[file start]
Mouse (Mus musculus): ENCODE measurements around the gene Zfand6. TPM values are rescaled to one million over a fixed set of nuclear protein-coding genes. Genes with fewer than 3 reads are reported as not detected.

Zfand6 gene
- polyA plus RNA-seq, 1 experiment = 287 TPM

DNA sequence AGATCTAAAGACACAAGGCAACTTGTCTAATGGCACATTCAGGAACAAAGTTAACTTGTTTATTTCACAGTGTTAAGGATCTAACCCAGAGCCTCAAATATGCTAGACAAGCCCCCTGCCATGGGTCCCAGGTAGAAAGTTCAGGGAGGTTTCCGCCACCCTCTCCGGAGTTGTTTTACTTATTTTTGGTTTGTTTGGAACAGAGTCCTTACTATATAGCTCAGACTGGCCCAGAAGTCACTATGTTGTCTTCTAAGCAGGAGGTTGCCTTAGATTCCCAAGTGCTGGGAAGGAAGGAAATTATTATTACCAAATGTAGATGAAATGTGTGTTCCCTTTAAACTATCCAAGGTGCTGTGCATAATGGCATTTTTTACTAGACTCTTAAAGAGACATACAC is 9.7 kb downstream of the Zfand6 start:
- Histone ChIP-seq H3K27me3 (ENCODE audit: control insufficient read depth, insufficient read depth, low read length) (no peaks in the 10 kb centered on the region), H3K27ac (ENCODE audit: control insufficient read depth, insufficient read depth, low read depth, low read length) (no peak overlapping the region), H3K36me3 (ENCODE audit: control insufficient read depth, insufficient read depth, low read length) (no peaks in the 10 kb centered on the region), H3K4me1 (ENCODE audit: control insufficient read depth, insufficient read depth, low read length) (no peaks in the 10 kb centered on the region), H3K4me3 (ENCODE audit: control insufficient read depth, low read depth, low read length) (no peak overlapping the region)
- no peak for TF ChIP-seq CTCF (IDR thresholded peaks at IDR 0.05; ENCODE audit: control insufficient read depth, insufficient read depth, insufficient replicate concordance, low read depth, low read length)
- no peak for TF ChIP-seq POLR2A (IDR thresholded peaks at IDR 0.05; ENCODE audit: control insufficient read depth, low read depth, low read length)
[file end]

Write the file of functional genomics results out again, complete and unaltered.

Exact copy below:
Mouse (Mus musculus): ENCODE measurements around the gene Zfand6. TPM values are rescaled to one million over a fixed set of nuclear protein-coding genes. Genes with fewer than 3 reads are reported as not detected.

Zfand6 gene
- polyA plus RNA-seq, 1 experiment = 287 TPM

DNA sequence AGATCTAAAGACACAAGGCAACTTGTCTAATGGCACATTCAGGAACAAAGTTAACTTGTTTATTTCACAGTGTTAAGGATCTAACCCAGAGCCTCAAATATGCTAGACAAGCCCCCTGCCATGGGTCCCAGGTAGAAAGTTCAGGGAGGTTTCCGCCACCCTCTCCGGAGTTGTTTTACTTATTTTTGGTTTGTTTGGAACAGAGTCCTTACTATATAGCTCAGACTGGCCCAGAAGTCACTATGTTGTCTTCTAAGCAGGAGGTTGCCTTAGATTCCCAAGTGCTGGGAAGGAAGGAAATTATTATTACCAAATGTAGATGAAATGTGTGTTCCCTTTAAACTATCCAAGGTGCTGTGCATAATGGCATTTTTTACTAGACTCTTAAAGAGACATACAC is 9.7 kb downstream of the Zfand6 start:
- Histone ChIP-seq H3K27me3 (ENCODE audit: control insufficient read depth, insufficient read depth, low read length) (no peaks in the 10 kb centered on the region), H3K27ac (ENCODE audit: control insufficient read depth, insufficient read depth, low read depth, low read length) (no peak overlapping the region), H3K36me3 (ENCODE audit: control insufficient read depth, insufficient read depth, low read length) (no peaks in the 10 kb centered on the region), H3K4me1 (ENCODE audit: control insufficient read depth, insufficient read depth, low read length) (no peaks in the 10 kb centered on the region), H3K4me3 (ENCODE audit: control insufficient read depth, low read depth, low read length) (no peak overlapping the region)
- no peak for TF ChIP-seq CTCF (IDR thresholded peaks at IDR 0.05; ENCODE audit: control insufficient read depth, insufficient read depth, insufficient replicate concordance, low read depth, low read length)
- no peak for TF ChIP-seq POLR2A (IDR thresholded peaks at IDR 0.05; ENCODE audit: control insufficient read depth, low read depth, low read length)